Alan Civil – Suite for Woodwind Trio (Flute, Oboe & Clarinet) – Score Digital Download
Another original work by by the late and celebrated hornist Alan Civil.
SKU: B&D10212 Score Digital DownloadCategory: Wind Trio
Another original work by by the late and celebrated hornist Alan Civil. Review: "Delightful English chamber work. For colleges, conservatories and professionals." – Special Flute New Issue, July 1997
Alan Civil was born in 1929 and died in 1989. Alan started to play the French horn as a young boy, and joined an army band as a teenager. He studied the horn with Aubrey Brain, the father of Dennis Brain, and played second horn to Dennis Brain in the Royal Philharmonic Orchestra, taking over as principal horn when Dennis Brain left. In 1955 Alan joined the Philharmonia as principal horn, and in 1966 he became the principal horn of the BBC Symphony Orchestra, where he remained until he retired in 1988. He also performed as a soloist and recordings include Mozart's 'Four Horn Concertos' and Benjamin Britten's 'Serenade for Tenor, Horn and Strings' with Robert Tear. He was also a member of the Alan Civil Horn Trio, taught at the Royal College of Music and was awarded an OBE in 1985. Alan was also a prolific composer and arranger, writing many pieces for the horn as well as for an array of unusual instrument combinations.
Five sea shanties arranged by Alan Danson, each presented with a little twist. The clarinet provides a stomach lurching rolling motion in Blow the Man Down while bended tones on the cor anglais and bassoon provide a quasi queasiness to the arrangement. Set in a stoic march mood The Mermaid has the members in antiphonal fanfares at the close of the setting, along with the occasional (intended) mis-pitched flattened 7th on the Clarinet, while 'Drunken sailor' is given an up tempo treatment with horn call references to the chase. Bobby Shaftoe is in true dancing mood, with a beguine feel to the middle section before ending the shanty with toe tapping togetherness.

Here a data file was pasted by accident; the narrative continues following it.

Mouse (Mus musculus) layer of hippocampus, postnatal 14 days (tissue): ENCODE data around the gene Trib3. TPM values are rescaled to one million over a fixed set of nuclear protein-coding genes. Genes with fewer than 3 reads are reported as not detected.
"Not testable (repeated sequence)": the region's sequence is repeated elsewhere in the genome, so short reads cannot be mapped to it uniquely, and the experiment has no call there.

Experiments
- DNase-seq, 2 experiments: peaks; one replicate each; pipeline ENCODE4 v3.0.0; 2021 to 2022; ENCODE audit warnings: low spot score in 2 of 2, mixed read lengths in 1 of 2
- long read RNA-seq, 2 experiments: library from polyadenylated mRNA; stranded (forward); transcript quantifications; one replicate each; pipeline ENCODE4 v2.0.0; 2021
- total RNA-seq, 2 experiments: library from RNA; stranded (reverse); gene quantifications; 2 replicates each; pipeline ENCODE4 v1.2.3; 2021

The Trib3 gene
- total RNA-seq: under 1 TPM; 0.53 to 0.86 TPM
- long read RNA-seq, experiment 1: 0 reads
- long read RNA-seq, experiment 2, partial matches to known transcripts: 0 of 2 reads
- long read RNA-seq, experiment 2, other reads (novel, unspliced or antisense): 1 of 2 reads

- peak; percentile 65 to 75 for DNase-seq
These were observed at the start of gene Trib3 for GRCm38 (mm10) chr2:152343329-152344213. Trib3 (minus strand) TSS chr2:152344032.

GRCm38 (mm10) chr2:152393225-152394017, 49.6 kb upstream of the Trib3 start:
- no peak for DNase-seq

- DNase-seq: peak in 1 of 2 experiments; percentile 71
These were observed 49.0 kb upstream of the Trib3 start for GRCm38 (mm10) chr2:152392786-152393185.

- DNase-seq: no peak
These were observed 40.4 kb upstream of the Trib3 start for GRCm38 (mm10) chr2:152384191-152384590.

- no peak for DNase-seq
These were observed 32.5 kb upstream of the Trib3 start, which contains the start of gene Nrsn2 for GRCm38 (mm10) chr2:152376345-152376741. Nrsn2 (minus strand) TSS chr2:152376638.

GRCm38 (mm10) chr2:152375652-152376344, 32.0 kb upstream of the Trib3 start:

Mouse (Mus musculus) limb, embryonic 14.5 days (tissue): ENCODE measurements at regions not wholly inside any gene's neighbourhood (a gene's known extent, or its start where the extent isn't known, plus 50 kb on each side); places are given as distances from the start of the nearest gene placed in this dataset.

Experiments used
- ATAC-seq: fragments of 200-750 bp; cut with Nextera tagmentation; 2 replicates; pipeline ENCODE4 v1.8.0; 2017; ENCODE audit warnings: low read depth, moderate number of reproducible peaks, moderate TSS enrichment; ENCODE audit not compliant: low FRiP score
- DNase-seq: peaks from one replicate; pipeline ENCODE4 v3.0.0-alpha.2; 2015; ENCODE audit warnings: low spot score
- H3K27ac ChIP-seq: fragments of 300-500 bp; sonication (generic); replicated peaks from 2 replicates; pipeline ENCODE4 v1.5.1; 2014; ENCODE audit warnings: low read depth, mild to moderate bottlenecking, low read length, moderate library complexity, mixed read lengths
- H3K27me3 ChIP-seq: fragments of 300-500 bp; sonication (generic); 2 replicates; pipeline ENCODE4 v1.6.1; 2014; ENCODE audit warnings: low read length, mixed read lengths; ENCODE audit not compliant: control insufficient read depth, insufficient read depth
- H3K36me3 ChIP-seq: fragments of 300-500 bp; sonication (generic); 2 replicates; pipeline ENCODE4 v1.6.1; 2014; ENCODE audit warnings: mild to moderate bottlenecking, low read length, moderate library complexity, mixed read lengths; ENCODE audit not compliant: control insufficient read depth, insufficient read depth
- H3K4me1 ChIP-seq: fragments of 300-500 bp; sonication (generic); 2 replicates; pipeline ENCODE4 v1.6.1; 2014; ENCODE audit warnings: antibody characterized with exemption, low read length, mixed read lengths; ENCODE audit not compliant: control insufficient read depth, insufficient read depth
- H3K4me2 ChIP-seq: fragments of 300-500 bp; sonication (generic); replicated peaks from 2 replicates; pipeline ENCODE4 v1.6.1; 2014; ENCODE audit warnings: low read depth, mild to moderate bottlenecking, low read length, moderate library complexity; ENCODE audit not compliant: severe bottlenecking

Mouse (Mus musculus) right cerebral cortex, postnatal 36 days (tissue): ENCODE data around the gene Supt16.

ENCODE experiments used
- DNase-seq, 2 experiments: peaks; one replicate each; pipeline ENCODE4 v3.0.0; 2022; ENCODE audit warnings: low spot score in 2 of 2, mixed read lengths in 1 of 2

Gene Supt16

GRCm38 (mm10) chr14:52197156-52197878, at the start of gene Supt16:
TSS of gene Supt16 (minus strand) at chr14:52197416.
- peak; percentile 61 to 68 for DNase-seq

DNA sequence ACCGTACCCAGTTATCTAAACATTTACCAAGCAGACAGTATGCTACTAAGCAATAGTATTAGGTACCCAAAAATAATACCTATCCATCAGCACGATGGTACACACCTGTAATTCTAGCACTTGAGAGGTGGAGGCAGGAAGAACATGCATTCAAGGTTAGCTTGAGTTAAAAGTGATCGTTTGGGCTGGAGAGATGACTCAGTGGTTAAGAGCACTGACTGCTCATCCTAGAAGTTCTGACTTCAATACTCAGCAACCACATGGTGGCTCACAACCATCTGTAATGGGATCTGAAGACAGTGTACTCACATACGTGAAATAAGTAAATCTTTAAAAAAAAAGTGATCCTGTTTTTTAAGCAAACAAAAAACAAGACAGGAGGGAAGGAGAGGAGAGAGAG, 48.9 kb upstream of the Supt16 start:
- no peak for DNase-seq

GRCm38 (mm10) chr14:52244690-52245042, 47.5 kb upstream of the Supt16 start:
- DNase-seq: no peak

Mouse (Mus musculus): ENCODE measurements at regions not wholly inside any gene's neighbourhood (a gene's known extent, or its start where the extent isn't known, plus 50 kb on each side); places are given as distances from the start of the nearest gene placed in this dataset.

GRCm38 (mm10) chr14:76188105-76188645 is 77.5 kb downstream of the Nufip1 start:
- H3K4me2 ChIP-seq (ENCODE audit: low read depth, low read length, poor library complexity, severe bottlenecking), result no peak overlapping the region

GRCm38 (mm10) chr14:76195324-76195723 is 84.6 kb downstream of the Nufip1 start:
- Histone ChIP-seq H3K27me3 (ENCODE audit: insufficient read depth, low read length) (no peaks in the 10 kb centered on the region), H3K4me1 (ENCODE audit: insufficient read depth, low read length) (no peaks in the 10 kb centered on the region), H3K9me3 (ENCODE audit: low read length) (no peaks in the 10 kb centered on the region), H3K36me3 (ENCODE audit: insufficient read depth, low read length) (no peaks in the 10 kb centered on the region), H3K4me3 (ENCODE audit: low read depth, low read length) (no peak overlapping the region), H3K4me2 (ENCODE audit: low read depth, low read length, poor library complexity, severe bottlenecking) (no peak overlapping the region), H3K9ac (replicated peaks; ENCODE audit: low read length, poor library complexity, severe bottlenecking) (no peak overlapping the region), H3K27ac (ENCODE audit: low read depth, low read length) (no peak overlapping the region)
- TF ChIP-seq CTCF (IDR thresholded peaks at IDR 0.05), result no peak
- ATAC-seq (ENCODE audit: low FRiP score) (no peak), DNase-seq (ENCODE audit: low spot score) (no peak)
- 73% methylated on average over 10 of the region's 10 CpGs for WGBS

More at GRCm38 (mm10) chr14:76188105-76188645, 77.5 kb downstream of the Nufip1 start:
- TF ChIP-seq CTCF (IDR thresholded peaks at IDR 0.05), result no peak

The first in a series of three, each movement of these arrangements by Alan Danson presents a 'quasi cameo' of the character of its American origins. Ragtime Cakewalk suggests the essence and style of this type of dance through the chuckling cor anglais, solid bassoon accompaniment and counter line on the clarinet. In Cowboy's Toon the bassoon provides a laid back foundation, whilst the clarinet and oboe duet side by side with a line incorporating some of the bending tones one might expect to hear from the cowboy's drawl. In Barn Dance a sense of team enjoyment is portrayed, with the clarinet line accompanied by high jinks, vocal calls and clapping from the Cor Anglais and Bassoon.
Composed for the Peartree Trio of Peoria in the U.S.A., each miniature is a musical character in terms of styles, settings and trends of yesteryear and today. The Knot Garden evokes the ornate design of gardens of the Elizabethan age and contains many turns and ornaments, providing a good platform to demonstrate the unique blend of double reed players. At the other extreme Double Reed Workout in 7/8 time gives trio members a consistent work out of parts and a modern feel to this historical combination of instruments. The Old Eccentric with ungainly intervals, melodic lines and little turns of phrase represents an old world of mustaches, monocles and old Bentleys. The closing movement Concert Champetre is a playful Gigue in the mood of Champetre times of the past.
This woodwind trio by Dick Blackford was written originally for music students but should appeal to players of all ages. It evokes the spirit of Springtime with its cheerful energy, but a plaintive middle section reminds us that spring must end!